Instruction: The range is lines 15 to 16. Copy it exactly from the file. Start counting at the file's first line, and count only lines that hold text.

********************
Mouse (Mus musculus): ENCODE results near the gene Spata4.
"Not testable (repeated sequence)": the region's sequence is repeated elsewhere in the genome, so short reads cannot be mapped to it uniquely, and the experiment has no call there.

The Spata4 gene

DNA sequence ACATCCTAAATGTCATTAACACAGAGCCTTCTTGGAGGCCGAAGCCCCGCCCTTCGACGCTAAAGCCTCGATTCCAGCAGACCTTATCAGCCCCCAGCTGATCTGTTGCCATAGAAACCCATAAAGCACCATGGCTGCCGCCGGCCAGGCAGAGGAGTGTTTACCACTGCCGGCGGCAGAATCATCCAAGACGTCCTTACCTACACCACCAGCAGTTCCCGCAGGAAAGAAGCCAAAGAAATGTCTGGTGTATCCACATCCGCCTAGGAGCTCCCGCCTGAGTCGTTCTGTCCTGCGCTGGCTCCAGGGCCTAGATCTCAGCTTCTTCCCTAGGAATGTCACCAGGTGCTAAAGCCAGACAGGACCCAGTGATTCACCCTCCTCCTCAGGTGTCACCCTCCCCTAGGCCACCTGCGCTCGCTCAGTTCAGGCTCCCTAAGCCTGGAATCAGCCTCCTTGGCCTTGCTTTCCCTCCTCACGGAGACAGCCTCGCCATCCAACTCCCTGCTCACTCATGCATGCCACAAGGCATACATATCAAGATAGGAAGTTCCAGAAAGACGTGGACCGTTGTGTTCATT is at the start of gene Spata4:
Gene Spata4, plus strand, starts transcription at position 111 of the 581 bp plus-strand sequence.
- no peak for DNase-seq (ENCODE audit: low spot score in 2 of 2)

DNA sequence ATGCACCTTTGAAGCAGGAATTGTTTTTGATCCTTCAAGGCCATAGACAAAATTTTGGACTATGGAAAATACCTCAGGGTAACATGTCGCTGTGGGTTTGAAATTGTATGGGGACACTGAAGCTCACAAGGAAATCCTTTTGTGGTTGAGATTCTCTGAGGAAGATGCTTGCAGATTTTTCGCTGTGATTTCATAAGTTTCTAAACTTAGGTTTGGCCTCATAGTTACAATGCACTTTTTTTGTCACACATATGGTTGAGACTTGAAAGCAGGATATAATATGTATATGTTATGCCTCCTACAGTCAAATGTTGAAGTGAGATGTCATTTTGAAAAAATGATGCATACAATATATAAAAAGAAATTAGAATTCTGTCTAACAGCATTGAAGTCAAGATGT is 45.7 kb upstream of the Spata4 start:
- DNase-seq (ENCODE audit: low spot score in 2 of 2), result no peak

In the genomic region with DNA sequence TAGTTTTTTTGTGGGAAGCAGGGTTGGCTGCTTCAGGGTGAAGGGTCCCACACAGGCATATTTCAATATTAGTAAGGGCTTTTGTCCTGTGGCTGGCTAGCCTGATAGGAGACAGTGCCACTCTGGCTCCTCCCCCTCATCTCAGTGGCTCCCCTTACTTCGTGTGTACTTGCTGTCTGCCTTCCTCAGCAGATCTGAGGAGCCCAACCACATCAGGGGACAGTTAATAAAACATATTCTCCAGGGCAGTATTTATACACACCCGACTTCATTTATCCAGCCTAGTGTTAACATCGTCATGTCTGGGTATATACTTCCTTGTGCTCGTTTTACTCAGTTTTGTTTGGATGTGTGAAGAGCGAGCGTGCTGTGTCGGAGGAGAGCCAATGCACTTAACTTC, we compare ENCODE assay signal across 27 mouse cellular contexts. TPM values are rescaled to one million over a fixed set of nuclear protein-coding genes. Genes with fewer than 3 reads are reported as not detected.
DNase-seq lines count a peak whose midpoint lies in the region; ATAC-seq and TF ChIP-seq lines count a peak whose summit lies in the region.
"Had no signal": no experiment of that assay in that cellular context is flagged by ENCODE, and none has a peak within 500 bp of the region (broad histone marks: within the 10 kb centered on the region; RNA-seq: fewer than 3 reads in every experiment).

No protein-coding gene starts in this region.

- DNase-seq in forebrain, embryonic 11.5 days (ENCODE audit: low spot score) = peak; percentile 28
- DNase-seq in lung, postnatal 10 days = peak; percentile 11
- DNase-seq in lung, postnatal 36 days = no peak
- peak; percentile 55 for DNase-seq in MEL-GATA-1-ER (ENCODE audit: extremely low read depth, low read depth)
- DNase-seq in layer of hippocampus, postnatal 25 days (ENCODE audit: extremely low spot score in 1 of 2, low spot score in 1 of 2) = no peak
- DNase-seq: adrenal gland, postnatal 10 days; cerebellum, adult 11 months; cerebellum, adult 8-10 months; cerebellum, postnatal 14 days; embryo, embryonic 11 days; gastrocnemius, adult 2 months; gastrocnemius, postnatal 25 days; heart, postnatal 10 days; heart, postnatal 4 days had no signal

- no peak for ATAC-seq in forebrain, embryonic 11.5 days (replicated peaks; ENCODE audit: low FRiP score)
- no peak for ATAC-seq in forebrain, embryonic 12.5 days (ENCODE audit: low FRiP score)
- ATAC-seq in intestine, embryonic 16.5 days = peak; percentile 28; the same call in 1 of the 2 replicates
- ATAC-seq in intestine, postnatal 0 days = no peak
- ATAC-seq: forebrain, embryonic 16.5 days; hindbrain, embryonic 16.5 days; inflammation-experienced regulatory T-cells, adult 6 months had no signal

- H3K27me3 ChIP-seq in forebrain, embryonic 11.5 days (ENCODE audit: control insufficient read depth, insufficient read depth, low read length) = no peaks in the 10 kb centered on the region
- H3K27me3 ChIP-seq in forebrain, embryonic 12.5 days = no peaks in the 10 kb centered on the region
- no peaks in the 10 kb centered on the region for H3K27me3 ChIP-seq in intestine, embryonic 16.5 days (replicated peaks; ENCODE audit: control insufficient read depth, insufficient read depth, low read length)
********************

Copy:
- DNase-seq in lung, postnatal 36 days = no peak
- peak; percentile 55 for DNase-seq in MEL-GATA-1-ER (ENCODE audit: extremely low read depth, low read depth)